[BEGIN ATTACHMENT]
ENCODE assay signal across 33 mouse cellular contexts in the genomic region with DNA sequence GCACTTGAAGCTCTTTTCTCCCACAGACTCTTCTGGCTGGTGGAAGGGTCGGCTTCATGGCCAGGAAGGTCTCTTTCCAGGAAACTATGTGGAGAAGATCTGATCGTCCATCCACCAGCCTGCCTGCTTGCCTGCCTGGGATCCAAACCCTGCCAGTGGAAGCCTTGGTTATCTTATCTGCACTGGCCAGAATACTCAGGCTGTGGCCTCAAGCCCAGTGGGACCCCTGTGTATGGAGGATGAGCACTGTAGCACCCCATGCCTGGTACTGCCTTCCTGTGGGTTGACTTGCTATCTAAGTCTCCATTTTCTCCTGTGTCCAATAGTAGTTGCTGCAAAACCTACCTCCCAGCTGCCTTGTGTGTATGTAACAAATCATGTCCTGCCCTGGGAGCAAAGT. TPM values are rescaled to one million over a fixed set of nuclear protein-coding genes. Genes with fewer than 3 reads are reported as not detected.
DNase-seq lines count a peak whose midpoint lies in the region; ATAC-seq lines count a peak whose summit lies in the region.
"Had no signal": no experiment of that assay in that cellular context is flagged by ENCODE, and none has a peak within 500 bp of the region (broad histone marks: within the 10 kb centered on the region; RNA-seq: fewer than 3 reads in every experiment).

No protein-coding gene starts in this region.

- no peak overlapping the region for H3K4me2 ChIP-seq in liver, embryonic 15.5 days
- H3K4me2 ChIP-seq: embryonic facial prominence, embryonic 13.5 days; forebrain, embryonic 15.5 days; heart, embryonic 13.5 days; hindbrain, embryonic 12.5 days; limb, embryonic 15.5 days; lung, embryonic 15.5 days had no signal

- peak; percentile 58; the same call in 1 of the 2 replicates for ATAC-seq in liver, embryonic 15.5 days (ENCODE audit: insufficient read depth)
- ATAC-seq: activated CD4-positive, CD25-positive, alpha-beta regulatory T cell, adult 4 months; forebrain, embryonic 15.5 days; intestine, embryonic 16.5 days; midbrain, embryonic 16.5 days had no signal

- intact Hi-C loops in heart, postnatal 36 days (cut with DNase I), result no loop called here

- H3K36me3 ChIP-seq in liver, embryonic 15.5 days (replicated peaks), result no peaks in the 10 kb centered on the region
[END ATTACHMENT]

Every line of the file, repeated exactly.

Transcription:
ENCODE assay signal across 33 mouse cellular contexts in the genomic region with DNA sequence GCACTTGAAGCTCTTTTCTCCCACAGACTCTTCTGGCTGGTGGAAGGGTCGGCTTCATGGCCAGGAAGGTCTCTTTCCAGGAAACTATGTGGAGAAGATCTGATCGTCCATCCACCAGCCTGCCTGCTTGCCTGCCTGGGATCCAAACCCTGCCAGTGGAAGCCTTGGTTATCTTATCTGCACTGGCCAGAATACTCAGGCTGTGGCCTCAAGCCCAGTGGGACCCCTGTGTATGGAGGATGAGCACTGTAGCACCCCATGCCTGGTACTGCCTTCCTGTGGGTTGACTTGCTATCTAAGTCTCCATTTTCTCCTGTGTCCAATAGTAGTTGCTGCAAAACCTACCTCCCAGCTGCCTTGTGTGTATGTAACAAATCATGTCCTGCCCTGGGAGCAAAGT. TPM values are rescaled to one million over a fixed set of nuclear protein-coding genes. Genes with fewer than 3 reads are reported as not detected.
DNase-seq lines count a peak whose midpoint lies in the region; ATAC-seq lines count a peak whose summit lies in the region.
"Had no signal": no experiment of that assay in that cellular context is flagged by ENCODE, and none has a peak within 500 bp of the region (broad histone marks: within the 10 kb centered on the region; RNA-seq: fewer than 3 reads in every experiment).

No protein-coding gene starts in this region.

- no peak overlapping the region for H3K4me2 ChIP-seq in liver, embryonic 15.5 days
- H3K4me2 ChIP-seq: embryonic facial prominence, embryonic 13.5 days; forebrain, embryonic 15.5 days; heart, embryonic 13.5 days; hindbrain, embryonic 12.5 days; limb, embryonic 15.5 days; lung, embryonic 15.5 days had no signal

- peak; percentile 58; the same call in 1 of the 2 replicates for ATAC-seq in liver, embryonic 15.5 days (ENCODE audit: insufficient read depth)
- ATAC-seq: activated CD4-positive, CD25-positive, alpha-beta regulatory T cell, adult 4 months; forebrain, embryonic 15.5 days; intestine, embryonic 16.5 days; midbrain, embryonic 16.5 days had no signal

- intact Hi-C loops in heart, postnatal 36 days (cut with DNase I), result no loop called here

- H3K36me3 ChIP-seq in liver, embryonic 15.5 days (replicated peaks), result no peaks in the 10 kb centered on the region